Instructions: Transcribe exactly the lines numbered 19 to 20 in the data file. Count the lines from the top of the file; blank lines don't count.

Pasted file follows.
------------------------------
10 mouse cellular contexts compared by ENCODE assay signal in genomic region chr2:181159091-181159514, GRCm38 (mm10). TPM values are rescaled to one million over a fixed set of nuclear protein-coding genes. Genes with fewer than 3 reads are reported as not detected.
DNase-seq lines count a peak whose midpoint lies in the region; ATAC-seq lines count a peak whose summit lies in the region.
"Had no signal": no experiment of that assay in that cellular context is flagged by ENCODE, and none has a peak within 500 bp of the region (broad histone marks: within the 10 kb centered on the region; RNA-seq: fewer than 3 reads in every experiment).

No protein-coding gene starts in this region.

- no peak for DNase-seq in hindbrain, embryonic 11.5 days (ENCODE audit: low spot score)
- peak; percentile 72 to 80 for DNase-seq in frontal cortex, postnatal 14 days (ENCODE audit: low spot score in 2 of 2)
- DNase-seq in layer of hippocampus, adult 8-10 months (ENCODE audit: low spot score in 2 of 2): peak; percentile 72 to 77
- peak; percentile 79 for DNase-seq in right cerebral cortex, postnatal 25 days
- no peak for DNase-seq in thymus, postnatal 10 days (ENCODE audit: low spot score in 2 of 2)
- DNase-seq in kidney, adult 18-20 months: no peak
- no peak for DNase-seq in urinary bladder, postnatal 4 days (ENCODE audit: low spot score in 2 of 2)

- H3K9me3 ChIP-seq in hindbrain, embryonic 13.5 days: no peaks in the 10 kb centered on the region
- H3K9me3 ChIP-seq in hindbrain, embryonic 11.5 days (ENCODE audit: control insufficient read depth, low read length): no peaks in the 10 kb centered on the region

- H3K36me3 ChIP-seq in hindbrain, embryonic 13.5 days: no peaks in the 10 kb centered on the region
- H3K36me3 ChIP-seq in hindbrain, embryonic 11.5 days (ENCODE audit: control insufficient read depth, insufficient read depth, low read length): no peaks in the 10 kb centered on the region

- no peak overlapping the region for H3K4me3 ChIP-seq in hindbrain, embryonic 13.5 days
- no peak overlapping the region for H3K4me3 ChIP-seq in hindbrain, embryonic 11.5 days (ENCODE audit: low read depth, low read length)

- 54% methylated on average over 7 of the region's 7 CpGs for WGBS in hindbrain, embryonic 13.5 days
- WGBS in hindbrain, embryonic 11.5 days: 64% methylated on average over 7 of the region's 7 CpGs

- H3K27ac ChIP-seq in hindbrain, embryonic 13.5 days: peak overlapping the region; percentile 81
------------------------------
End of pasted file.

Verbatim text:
- WGBS in hindbrain, embryonic 11.5 days: 64% methylated on average over 7 of the region's 7 CpGs

- H3K27ac ChIP-seq in hindbrain, embryonic 13.5 days: peak overlapping the region; percentile 81